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Apr 14, 2007 11:30 AM

Italian vineyards and wineries.

In May my cousin is going to be traveling through Italy and would like to know what is a good wine to get. My wine knowledge is not good enough to tell her what to keep an eye out for. So, if anyone knows of any places she should go, or good bottles to get, that would be really great!!!


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  1. Too wide a question for a short answer.
    Some homework required prior to her trip.
    Here's an easy to read, very informative guide:

    1 Reply
    1. re: RicRios

      Agree with RicRios. I'm happy to help. I've traveled to Italy many times and would be pleased to guide your cousin, but WHERE is she going? Not just a region, but specific towns. Once you identify that, then we can answer your question.

    2. What region(s) and cities will she be visiting? Different regions specialize in different kinds of wine. For example, if she's headed to Tyrol in the north, she'd want to look out for Lagrein and Teroldego, but if she's headed to Sicily, she's better off looking for Nero D'Avola and Primitivo.

      1. I'd want to get something that wasn't available here. A little story: when we were in Tuscany a couple of years ago, we visited the relatively small wine producer Corzano e Paterno. It was a visit that had been arranged for us ahead of time by the great folks at my favorite wine shop (Moore Brothers) here at home. We were treated to a sampling of a number of different wines, each one better than the one before, and I wanted to bring at least one bottle of EVERYTHING back with me. But I was talked out of that by owner Joschi Goldschmidt. He said there was no reason to bring back any wines I could buy back home. But the story changed when we tasted his vin santo. As I understand it, because the alcohol content in vin santo is dependent on the outdoor temperature during aging, it varies from one year to the next. And by law, vin santo must have an alcohol content between 14% and 17%. Well that year their vin santo only reached 13.5% alcohol, so it could not legally be sold as vin santo; instead, they dubbed it "vin profano". THIS, they told us, was a wine I would NOT be able to get anywhere else. Furthermore, this delicious golden elixir was unlikely to be affected by warmer-than-desirable shipping temperatures. And so we returned home with several bottles of "vin profano" in tow -- and stories about one incredible afternoon and evening spent sipping wine on a veranda overlooking some of Tuscany's most exquisite scenery.

        This is my long-winded way of suggesting that your cousin speak with some knowledgeable folks at a small boutique wine shop where she lives, and ask for personal recommendations about wineries to visit and wines to buy there.

        1. One other thought -- a book that I traveled with that was VERY helpful is entitled "A Traveller's Wine Guide to Italy" by Stephen Hobley. It not only describes Italian wines by region, it also lists names, phone numbers, visiting hours, visiting restrictions and email addresses of may wineries throughout Italy. With this information at hand, arrangements for winery visits can be made by email before your cousin leaves on her trip.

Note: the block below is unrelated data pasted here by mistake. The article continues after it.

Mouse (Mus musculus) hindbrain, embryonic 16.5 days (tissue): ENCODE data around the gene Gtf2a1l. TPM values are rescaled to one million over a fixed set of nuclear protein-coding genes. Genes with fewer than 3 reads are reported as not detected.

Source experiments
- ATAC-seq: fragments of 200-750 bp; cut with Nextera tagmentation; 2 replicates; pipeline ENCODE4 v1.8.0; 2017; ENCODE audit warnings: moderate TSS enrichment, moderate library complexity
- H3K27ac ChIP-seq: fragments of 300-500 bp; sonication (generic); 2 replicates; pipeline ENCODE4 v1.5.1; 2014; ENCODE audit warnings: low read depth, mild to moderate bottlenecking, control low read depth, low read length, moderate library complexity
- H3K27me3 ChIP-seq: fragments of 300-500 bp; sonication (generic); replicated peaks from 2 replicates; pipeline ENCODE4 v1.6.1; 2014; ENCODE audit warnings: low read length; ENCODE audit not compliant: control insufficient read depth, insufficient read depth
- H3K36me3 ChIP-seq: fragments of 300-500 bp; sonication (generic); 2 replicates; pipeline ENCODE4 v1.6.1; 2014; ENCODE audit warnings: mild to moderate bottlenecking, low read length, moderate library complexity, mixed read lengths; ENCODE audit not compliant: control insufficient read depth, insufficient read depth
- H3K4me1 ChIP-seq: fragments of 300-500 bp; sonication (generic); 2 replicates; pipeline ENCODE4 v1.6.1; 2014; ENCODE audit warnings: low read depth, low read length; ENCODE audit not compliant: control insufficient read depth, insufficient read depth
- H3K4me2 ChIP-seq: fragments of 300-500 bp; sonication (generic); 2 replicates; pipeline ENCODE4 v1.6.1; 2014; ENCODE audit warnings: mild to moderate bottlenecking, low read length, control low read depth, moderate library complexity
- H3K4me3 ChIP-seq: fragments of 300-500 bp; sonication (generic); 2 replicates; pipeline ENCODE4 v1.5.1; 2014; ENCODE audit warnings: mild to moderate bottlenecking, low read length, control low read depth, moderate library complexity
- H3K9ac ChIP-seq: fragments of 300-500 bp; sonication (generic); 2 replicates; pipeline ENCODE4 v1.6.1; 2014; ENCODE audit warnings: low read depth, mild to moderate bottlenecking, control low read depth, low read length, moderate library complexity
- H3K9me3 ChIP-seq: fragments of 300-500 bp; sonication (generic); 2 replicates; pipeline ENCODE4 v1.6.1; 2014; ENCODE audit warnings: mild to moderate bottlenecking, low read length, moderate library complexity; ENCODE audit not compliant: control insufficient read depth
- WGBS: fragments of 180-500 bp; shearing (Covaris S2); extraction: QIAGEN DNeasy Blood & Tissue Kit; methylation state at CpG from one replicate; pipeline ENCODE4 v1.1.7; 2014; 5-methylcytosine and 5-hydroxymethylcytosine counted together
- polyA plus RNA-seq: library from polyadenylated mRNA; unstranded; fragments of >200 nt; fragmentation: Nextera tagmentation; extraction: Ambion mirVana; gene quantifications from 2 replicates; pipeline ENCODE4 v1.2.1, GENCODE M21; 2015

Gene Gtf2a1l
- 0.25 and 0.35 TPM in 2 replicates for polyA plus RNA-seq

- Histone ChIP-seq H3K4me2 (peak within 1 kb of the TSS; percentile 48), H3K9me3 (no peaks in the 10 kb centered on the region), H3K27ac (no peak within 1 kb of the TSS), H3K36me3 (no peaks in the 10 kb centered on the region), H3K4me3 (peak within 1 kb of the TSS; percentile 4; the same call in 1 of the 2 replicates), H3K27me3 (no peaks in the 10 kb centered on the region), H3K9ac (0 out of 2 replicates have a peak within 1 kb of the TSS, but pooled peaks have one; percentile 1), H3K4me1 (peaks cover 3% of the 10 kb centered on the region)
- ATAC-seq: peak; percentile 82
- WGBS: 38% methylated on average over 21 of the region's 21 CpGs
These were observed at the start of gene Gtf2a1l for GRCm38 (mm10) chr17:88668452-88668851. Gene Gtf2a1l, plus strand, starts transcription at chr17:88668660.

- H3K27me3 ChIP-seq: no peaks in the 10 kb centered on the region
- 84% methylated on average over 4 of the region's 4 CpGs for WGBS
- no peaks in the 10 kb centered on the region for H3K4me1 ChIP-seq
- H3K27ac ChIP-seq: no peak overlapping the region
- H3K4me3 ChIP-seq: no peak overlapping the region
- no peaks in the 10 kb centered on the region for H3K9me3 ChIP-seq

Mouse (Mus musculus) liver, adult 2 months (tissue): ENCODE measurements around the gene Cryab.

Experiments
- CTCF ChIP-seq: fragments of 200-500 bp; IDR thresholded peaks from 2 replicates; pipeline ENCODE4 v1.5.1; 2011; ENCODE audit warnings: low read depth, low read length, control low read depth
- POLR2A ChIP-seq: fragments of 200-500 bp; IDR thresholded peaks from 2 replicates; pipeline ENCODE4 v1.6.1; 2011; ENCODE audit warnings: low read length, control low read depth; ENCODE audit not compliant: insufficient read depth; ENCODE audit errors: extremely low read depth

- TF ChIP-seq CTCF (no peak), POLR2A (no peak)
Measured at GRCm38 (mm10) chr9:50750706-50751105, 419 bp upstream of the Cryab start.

5 Replies
          1. re: CindyJ

            Sorry for the broadness... She is going to be going to Florence, Rome, Milan and Venice. I am not certain of any side trips that they will be taking. I will have fun looking up all the cites and books that everyone has recomended.

            1. re: ekeeney

              Florence, Rome, Milan, Venice, plus side trips and winery visits...
              Well, your friend certainly has quite a few nice and interesting years ahead of her.

                  1. re: ekeeney

                    Here some Campanian wines...I would try bottles from Macchialipa, Terredora, Antonio Caggiano, Benito Ferrara, De Concilius, Mustilli, Ocone..there are so many! It is an exciting area with wines brought from the Greeks.


                    -Taurasi has an intense ruby color, which with age tends to show garnet hues and/or amber reflections. Tasting notes may include hints of cherry, wild berries, tobacco, liquorice, oak, tar, and black pepper. It’s best served with red meat, wild game, and mature cheeses, such as caciocavallo (provolone) or parmigiano.

                    -Aglianico is dense ruby red, sometimes with violet hues. Toasted almonds, wild berries, nutmeg, plum, spicy cloves are some of the aromas and flavors that may come to mind when drinking this ancient varietal. The aromas and flavors always depend on the location and the wine producer’s vision. Great with pasta, white and red meat, soups, and antipasti.


                    -Greco di Tufo tends to be straw yellow in color with a bit of gold tints. Various fruits contribute to the taste of Greco di Tufo, but this doesn't mean it’s sweet! Apples, white peaches, apricots, and local citrus fruits are blended together give the wine its unique taste. Greco di Tufo can be paired with shellfish, grilled fish and chicken, soft cheeses (mozzarella di bufala).

                    -Falanghina is pale, bright yellow. Falanghina is an excellent beginning to dinner with antipasti. It’s light, fresh, and clean. Local annurca apples are the key aroma along with hints of nutmeg and maybe a bit of toasted Virginia tobacco. Serve with seafood, vegetables, risotto, carpaccio, chicken, turkey, and soft cheeses.

                    -Fiano di Avellino's medium gold appearance is telling of the toasted hazelnuts, almonds, and honey that highlight its fabulous taste. Native flowers, pears, apricots, and citrus fruits may be detected along with acacia (native tropical trees), hawthorn (native thorny trees or shrubs), mint, and fennel. An ideal aperitif when served with seafood, oysters, and shellfish.